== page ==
Cases will increase as testing increases for COVID-19

Published 7:44 am Friday, March 27, 2020

The number of COVID-19 cases in Tennessee will continue to increase with more testing.
It has now been determined that cases of the coronavirus are not only contracted from being directly around an infected individual or by traveling to affecting areas, but also by the community itself.
According to Dr. David Kirschke, Medical Director for the Northeast Tennessee Regional Health Department, the number of community spread cases has increased.
“Because of the possibility of community spread, we are trying to increase testing for persons with symptoms consistent with COVID-19 but no travel history or obvious exposure to a confirmed case,” he said. “Our testing numbers will likely continue to increase as we have more contacts to cases and increase testing among sick persons with no known exposure.”
It has been previously predicted that with more tests will come more cases showing. As community spread has become a reality, more people will soon be tested, in addition to those who have traveled or been exposed from already known cases.
According to Ballad Health, individuals can call their Ballad Health Nurse Connect Hotline, 833-822-5523, to discuss symptoms. If nurses believe the symptoms are possibly COVID-19, people then speak with physicians who decide if tests are necessary. This is done to rule out other possible respiratory illnesses like the flu. They are currently following guidelines set by the CDC.
Additionally, the virus does affect people of all ages. Of the confirmed cases at Ballad Health, eight have been individuals between 21-40 years of age. Those of older ages are more at risk of severity as are those with weakened immune systems.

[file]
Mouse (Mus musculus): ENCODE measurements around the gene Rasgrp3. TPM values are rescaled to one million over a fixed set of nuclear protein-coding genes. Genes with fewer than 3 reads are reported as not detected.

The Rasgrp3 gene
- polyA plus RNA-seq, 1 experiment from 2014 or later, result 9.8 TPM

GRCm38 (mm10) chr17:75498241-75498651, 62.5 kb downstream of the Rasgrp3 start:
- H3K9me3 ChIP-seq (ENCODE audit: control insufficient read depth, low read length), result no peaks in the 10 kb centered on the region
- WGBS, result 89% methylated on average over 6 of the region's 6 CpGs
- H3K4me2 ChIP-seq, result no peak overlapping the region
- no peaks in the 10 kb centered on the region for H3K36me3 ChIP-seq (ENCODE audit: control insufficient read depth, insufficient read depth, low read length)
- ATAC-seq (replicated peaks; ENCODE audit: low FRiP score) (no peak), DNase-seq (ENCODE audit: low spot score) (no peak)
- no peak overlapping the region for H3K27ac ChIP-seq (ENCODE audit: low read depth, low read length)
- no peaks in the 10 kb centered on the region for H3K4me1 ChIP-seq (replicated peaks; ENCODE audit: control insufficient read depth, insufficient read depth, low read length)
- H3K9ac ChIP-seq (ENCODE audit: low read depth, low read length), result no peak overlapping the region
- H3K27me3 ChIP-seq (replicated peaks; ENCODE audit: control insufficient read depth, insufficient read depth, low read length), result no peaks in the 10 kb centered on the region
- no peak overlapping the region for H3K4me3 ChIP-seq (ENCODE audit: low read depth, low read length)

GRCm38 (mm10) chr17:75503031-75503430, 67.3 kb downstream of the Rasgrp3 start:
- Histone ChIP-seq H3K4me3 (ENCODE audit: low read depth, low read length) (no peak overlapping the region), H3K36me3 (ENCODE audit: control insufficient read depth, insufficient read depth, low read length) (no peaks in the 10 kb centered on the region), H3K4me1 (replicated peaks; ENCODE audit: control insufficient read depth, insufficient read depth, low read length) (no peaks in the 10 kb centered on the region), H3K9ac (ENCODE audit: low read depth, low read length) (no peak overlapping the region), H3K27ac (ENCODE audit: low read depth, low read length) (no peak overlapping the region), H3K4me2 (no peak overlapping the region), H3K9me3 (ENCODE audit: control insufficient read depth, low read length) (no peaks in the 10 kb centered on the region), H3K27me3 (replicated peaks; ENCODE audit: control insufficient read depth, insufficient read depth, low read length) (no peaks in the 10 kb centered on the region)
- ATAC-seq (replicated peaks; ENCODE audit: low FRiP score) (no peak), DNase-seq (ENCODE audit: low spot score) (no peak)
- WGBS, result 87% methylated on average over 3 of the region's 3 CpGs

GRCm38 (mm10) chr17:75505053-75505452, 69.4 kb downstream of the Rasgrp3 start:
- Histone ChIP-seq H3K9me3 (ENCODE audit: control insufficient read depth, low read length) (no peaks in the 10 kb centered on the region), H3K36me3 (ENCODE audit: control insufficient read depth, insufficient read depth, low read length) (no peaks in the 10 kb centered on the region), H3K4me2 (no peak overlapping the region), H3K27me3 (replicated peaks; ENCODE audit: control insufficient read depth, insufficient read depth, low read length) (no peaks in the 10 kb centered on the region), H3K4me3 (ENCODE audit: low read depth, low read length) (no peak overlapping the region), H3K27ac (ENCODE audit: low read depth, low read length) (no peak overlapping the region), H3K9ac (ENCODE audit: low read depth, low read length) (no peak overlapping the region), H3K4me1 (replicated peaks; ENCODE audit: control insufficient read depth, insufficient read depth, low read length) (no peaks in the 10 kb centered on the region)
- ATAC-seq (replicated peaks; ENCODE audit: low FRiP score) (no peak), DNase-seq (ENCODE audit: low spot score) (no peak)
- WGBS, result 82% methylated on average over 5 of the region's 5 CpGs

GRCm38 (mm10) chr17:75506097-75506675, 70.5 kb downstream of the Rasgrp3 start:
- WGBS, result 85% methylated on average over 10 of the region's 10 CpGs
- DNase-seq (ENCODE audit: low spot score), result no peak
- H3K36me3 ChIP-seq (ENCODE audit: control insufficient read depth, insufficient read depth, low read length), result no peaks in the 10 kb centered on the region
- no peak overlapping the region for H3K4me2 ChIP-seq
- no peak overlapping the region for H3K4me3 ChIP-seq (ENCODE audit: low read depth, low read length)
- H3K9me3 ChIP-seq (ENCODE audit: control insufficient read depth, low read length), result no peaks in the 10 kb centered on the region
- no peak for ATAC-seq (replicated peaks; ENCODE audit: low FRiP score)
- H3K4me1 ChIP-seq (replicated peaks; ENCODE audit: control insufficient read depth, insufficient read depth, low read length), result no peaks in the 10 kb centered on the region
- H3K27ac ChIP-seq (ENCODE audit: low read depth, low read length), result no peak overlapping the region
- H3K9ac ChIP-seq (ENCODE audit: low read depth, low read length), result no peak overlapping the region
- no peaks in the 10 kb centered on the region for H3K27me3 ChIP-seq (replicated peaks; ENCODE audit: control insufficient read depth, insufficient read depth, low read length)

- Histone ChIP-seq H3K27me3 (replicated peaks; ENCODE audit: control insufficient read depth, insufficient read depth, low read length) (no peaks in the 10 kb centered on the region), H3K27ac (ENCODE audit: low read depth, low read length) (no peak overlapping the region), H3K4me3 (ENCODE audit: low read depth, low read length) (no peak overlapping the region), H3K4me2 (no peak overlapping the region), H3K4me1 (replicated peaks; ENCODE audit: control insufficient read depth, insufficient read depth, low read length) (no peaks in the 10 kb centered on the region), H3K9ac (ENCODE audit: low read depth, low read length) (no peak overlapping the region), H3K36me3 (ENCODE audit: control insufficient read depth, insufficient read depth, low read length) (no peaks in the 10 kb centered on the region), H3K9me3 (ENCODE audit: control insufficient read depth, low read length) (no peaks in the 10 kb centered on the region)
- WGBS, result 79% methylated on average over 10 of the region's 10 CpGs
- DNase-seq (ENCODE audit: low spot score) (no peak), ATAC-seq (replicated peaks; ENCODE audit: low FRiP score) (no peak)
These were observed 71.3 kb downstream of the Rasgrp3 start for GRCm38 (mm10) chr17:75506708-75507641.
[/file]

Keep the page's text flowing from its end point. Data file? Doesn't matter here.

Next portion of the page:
While many businesses are making efforts to social distance, whether by closing or implementing new procedures for health precautions, officials are still stressing that if you do not need to leave your home, don’t.
“The number of cases of COVID-19 is increasing in Northeast Tennessee and across the country,” said Kirschke. “We urge everyone to increase their efforts to remain healthy, if not for their own sake, for the sake of those most vulnerable to COVID-19 in our communities. Most importantly, stay home if you are sick and call your healthcare provider if needed. To avoid getting sick: limit unnecessary trips to public places; maintain social distance; wash your hands frequently; avoid touching your face; and take care of your mental and physical health.”

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